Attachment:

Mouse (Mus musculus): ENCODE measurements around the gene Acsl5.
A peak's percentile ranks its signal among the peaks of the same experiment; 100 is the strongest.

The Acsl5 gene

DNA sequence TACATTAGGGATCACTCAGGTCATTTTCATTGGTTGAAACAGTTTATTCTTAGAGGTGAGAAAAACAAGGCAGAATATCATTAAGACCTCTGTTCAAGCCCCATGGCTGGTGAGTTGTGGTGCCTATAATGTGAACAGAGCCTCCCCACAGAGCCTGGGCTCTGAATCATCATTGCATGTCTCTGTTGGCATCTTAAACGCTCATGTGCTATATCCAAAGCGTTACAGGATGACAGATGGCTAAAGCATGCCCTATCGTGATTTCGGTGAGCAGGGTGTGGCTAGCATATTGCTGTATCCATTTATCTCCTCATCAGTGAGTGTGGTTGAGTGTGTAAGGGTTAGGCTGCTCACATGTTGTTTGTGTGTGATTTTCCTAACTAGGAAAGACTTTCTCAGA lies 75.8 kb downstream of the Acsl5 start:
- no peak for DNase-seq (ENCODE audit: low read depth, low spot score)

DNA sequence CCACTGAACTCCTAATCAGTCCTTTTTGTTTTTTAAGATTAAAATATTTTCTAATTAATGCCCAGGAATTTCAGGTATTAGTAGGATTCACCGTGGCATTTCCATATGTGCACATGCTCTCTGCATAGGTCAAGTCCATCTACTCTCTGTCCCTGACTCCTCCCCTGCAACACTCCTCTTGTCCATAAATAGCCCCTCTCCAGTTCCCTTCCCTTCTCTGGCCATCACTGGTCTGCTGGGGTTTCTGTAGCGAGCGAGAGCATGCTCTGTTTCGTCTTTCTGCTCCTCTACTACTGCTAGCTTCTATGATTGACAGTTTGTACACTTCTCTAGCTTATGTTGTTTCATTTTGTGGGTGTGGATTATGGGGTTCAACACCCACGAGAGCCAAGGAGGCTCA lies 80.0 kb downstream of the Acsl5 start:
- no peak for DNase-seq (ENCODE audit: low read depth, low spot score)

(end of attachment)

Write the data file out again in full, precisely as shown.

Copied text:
Mouse (Mus musculus): ENCODE measurements around the gene Acsl5.
A peak's percentile ranks its signal among the peaks of the same experiment; 100 is the strongest.

The Acsl5 gene

DNA sequence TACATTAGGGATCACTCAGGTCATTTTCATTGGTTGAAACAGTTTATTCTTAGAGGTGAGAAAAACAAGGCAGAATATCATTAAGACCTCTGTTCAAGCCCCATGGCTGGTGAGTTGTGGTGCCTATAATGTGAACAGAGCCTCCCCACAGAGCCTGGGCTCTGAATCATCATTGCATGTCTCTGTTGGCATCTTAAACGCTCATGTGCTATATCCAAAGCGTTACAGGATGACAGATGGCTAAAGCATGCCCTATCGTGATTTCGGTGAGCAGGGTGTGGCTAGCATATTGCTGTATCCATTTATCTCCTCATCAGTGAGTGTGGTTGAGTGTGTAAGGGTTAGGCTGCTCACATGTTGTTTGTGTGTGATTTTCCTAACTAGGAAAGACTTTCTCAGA lies 75.8 kb downstream of the Acsl5 start:
- no peak for DNase-seq (ENCODE audit: low read depth, low spot score)

DNA sequence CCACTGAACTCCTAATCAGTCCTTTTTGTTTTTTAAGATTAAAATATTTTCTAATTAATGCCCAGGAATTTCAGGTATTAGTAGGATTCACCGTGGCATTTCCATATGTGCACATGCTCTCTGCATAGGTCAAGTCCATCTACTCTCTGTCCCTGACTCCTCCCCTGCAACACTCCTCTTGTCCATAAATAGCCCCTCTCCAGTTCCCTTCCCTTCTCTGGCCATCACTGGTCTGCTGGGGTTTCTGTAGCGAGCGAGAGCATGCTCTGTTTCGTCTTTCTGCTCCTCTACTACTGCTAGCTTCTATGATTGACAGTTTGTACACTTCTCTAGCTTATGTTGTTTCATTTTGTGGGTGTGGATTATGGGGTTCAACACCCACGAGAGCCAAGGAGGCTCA lies 80.0 kb downstream of the Acsl5 start:
- no peak for DNase-seq (ENCODE audit: low read depth, low spot score)